Imagine you see the Ghost of Christmas Yet to Come. But instead of Christmas, we’ll call this the Ghost of Business Yet to Come. Say hello to your new ghost.

This ghost is quite insightful. He knows how you can become more profitable. He knows about mistakes you’re currently making and how they will impact your future. He knows what relationships you should forge.

He knows quite a lot about your business and yourself.

This isn’t pretend. The Ghost of Business Yet to Come is real. Though it goes by another name: a mentor.

Yes, what it takes to peer into your future is a mentor. What everyone needs – including introverts – is a mentor who has done what they are trying to do. Does this sound like a hassle? It’s really not. Think about it like this. We only enjoy people who are like us or who we want to be like. A potential mentor is both of those things. So even if you’re introverted, forging this relationship will be easy.

What does a strong mentor look like?

A strong mentor is someone who has already proven their success in the field. An ounce of action is worth a pound of theory. Make sure they have actually walked across the coals of business.

A strong mentor does not have ulterior motives. They want to help you because you probably remind them of themselves at your age. Be leery anyone who tries to push a sale on you.

This all may sound too good to be true. “Why would a successful person want to talk to me?” It’s because you are actually interested in them. People LOVE those who are interested in themselves. Think about it. When someone gives you a compliment (especially when you overhear them talking you up to someone else) that’s a freaking fantastic feeling! Mentors get those feelings all the time. So even though a good mentor isn’t compensated financially – they are compensated in extraordinary ways. Don’t make excuses for why they wouldn’t want to talk with you. Think about why they would want to talk with you.

Actionable Tips for Securing a Mentor

Use these tips even if you’re an introvert. It won’t be intimidating to secure a mentor when you find them via these routes:

Ask if You Can Do an Informational Interview

When I was in college, I would ask professionals for informational interviews. People love talking about themselves so I would always make it into their schedules within a week from asking for the interview. Basically, I would start by telling them their work is admirable. I told them why they personally should be admired. I then asked mentor-esque questions like, “What books do you recommend?” “If you were to do it all over again, what would you do differently?” It was quite enjoyable for both of us. And I forged a few lasting connections.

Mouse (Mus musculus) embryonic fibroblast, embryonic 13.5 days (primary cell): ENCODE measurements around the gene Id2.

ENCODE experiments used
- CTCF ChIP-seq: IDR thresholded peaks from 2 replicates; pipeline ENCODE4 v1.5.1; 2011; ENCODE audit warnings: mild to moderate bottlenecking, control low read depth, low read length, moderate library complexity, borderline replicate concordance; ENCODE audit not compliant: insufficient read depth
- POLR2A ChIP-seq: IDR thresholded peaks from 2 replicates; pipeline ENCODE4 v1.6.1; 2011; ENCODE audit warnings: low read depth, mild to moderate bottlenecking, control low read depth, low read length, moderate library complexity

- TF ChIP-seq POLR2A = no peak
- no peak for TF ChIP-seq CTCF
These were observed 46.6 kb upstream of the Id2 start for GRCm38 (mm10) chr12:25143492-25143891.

Find Thought Leaders via LinkedIn, Facebook Groups, Blogs

The internet is a fantastic place to find mentors. Connect with mentors through any medium in which you feel comfortable. Though when connecting online, it takes extra effort. Because they can’t see you face-to-face, they aren’t sure if you are worth their time. It’s harder for them to see your passion via the internet.

With online mentors, do something to get noticed. Send a written letter through the mail. Send them a small personal gift. Be thoughtful. Also, try to see them in-person. This may mean going to a conference which they are going to or even making a special trip to their city. Yes, plane tickets are expensive but if you gain even one nugget of great advice, your plane ticket may be paid for 1,000 times over.

Say ‘Hi’ to Certain People and Ask to Hear Their Story

One thing I do is I say ‘hi’ to anyone driving a nice car. This is because I’m a car person. My interest is not fake. I ask about the car and eventually ask what value they must provide to society to receive such an expensive item. Yes, you can find a mentor at the gas pumps. Tesla Supercharging stations are hot spots as well. Just try not to be a creeper.

Offer to Work for Someone – Even for Free

Successful people work. So a good way to get close to them is to offer to work for them. For free, if necessary. Remember, business success is a long-term game. Working for them for free may be a pain now but it could be your path to a 7-figure future.

Go to Networking Events

I know these are hard for introverts but hear me out. Local networking events are a great way to meet successful people. However, you will probably mostly meet people who are on the same level as you. But still many of these events are worthwhile. You often make greater connections via these connections.

Ask Your College for Connections

Your alma mater can be a wealth of resources. Let your career services department, office of advancement, PR office, etc. know who you are and what you want to accomplish. Ask if they know anyone similar. I’m telling you – colleges love making connections. It’s how they get multiple generations to attend the same school.

Do you need a mentor?

Yes! Get one now – even if you’re an introvert.

William Lipovsky owns the personal finance website First Quarter Finance. His most embarrassing moment was telling a Microsoft executive, "I'll just Google it."

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